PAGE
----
Flushing the Faux Flush

For the sake of discussion spanning geography, lets just assume that in most climates, at some point, push-up or all sand greens need to be flushed. Today I’m thinking about the word Flush and what it means to different people at different times. In the field, if I ask 10 supers how much water a flush means to them, I’ll get 10 answers ranging for 10 min to 10 hours. Seriously? The math is pretty easy in the simple form so lets do it together.

Lets say we have 5,000 square feet of a 12 inch rootzone at 45% total pore space. A typical sand based green. That means I have 2250 cubic feet of pore space (sq ft x ft depth x pore space). Water is 7.48 gallons per cubic foot. So to get to Field Capacity in this example we take 2250 x 7.48=16,830 gallons (cu. ft. of pore space x gal per cu. ft =gallons to field capacity). If I fill these pores, pretty soon the forces of gravity take over and much like grabbing the handle on the toilet, BAM, there’s a flush. A rush of air into the rootzone and the bad stuff either hits the drain tile or goes to the next perched water table.

Our 16,830 gallons has to be applied and in this particular example, we have 4 heads covering this green and all 4 do 28 gpm and they are part circle sprinklers. We would double the GPM (assuming that they are exactly half circles…they never are but, we have to have an example). So that’s 4 x 56 or 224 gpm. We need to put out 16,830 gallons so our run time here would be 75 min (gallons needed/gpm=run time).

So if you tell me that you usually run green 6-8 min and today you flushed with 12 min, I’m gonna teach you this math because you are a Faux Flusher…an Irrigation Drag Queen. And this is an on paper calculation, the truth is with things like part circles that are more than 50% arc, leaching fraction and the like, you are probably closer to 120 min in the real world of this example. In fact, I think that the Faux Flush is probably one of the most damaging things that you can do. It often only makes things wetter, never gets to a real flush where the air gets exchanged and the surface actually might become firmer.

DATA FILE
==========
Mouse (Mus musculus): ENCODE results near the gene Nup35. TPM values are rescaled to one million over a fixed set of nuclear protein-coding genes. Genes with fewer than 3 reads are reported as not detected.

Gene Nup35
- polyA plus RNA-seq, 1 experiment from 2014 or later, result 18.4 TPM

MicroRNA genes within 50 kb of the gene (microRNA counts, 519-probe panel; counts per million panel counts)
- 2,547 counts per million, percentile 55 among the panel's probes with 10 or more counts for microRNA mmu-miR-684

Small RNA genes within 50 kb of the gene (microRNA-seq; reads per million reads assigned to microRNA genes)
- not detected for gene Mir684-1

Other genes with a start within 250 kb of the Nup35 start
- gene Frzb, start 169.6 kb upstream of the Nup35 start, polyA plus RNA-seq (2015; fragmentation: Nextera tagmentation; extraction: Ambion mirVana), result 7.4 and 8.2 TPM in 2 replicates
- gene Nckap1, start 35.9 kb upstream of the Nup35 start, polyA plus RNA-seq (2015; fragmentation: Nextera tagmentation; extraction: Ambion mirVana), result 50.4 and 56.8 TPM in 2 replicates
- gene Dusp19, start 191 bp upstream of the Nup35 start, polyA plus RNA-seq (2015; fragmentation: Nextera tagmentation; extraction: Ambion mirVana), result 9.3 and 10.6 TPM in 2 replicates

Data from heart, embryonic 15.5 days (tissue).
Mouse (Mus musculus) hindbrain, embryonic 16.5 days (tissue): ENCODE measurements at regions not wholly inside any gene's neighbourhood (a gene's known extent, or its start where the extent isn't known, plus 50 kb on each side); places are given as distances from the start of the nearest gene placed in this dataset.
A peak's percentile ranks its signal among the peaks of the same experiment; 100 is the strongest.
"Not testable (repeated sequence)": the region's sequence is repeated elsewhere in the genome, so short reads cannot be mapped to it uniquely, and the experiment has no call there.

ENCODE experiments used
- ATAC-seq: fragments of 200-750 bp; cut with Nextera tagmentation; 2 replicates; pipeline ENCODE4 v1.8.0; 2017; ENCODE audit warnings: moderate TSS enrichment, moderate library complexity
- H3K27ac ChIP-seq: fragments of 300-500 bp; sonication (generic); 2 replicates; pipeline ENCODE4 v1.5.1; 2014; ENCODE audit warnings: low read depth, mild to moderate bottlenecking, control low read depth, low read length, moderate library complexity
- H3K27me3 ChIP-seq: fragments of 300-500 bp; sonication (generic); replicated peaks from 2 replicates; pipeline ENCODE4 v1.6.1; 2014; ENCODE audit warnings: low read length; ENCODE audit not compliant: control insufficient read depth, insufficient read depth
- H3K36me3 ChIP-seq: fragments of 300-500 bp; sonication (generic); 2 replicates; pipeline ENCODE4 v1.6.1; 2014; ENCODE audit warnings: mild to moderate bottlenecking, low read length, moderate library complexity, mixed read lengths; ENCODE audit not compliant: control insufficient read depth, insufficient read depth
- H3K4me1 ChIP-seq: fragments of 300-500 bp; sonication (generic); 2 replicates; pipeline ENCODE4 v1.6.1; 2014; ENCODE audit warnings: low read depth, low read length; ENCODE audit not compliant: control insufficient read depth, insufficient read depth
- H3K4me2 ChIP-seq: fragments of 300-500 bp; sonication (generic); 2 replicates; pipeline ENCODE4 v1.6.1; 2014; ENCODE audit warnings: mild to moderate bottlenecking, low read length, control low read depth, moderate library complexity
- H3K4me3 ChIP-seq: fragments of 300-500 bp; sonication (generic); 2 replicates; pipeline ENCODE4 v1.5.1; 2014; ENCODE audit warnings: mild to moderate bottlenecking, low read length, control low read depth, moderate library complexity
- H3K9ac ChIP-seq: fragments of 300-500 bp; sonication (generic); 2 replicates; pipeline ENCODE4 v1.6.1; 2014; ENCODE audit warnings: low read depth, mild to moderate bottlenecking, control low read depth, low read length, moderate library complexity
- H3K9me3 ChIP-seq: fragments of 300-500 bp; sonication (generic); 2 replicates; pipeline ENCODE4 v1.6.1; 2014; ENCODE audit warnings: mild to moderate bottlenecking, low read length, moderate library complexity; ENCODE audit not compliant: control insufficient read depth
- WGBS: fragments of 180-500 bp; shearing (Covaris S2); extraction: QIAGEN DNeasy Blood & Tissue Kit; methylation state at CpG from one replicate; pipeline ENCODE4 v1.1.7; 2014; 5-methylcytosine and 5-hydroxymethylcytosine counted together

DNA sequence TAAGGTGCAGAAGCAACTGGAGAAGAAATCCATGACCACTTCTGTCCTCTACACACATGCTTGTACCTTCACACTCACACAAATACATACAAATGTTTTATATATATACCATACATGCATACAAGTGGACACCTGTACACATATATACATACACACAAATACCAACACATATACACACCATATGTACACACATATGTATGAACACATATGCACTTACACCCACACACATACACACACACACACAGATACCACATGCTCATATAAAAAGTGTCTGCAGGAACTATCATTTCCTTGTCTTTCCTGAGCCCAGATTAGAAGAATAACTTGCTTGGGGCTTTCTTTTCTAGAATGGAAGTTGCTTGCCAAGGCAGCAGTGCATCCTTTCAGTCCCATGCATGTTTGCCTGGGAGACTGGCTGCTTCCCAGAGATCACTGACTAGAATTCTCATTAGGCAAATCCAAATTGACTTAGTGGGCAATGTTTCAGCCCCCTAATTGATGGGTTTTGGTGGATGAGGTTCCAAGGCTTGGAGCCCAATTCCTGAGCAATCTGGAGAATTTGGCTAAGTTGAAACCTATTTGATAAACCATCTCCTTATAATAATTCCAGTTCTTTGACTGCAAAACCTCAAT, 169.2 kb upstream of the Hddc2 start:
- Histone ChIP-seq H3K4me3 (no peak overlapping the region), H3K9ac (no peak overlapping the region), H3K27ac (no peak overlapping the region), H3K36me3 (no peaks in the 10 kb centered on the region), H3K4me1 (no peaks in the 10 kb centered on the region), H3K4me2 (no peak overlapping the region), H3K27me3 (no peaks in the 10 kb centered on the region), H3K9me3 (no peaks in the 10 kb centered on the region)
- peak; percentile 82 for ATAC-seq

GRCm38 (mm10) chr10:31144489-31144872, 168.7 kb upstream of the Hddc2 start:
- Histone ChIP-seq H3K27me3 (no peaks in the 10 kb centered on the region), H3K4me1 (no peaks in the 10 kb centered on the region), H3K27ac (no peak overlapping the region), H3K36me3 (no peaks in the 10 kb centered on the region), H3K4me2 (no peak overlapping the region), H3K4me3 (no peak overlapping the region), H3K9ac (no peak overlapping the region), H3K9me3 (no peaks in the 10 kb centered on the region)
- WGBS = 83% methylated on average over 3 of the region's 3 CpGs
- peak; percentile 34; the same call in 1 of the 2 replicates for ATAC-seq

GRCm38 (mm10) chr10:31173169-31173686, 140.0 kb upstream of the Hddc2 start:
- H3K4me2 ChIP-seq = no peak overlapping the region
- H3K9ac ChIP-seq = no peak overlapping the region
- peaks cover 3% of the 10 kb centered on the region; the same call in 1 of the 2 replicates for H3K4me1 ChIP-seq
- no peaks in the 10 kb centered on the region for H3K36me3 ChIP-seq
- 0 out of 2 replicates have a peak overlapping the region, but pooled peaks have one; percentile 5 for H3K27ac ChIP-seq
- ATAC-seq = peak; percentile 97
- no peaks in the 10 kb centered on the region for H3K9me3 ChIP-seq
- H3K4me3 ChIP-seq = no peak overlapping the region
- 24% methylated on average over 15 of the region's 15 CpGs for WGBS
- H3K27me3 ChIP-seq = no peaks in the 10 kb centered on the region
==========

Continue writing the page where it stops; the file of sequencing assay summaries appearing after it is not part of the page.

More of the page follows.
Consistently, when I talk about a flush and we see the real numbers, I’ll hear something to the tune of, “If I turn on heads for

more than 4 min, the water just runs off”. I’m sure that’s true with the daily double cutting and rolling and the like today and ideas like venting being something that not everyone gets, infiltration rates are bound to be minimal in the upper rootzone. However, when hydraulics and gravity and adhesion/cohesion take over in the presence of more water being applied, there’s a pull that happens. Think about it from a rain event perspective. The greens always puddle at the start of the rain event, but after several hours of rain, they don’t do it as much. Oh, and does any of this inspire you all with sand amended push-ups to want to have drainage? Not a bad color of lipstick for you to try.

I thought I might stimulate your mind on a pretty important topic. Don’t be a Faux Flushing Drag Queen.

18 Responses to “Flushing the Faux Flush”

  • Totally agree with all points here.
    However, I know of only of a few of our XGD clients who performs the real flush of 120 minutes or so that you are speaking of. One client uses reclaimed water, and he flushes once a month to push salts a little deeper in to the profile.
    As Dave says the myriad of other harmful gases that will be pushed deeper in to the profile and out of the root zone would be highly beneficial to any turf manager.